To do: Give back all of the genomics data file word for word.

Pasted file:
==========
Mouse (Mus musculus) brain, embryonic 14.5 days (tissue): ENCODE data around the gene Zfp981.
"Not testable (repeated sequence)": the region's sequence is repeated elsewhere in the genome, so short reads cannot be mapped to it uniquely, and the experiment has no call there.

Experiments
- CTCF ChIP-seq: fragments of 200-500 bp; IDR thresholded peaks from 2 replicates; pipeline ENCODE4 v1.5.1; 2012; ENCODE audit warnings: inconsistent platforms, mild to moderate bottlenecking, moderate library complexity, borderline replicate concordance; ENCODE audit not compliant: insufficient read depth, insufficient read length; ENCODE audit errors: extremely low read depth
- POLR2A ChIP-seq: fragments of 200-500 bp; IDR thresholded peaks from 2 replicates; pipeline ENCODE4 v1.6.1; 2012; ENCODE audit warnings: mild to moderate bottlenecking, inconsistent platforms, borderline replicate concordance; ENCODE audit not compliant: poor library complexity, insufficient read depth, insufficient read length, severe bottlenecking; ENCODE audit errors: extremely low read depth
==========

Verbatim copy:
Mouse (Mus musculus) brain, embryonic 14.5 days (tissue): ENCODE data around the gene Zfp981.
"Not testable (repeated sequence)": the region's sequence is repeated elsewhere in the genome, so short reads cannot be mapped to it uniquely, and the experiment has no call there.

Experiments
- CTCF ChIP-seq: fragments of 200-500 bp; IDR thresholded peaks from 2 replicates; pipeline ENCODE4 v1.5.1; 2012; ENCODE audit warnings: inconsistent platforms, mild to moderate bottlenecking, moderate library complexity, borderline replicate concordance; ENCODE audit not compliant: insufficient read depth, insufficient read length; ENCODE audit errors: extremely low read depth
- POLR2A ChIP-seq: fragments of 200-500 bp; IDR thresholded peaks from 2 replicates; pipeline ENCODE4 v1.6.1; 2012; ENCODE audit warnings: mild to moderate bottlenecking, inconsistent platforms, borderline replicate concordance; ENCODE audit not compliant: poor library complexity, insufficient read depth, insufficient read length, severe bottlenecking; ENCODE audit errors: extremely low read depth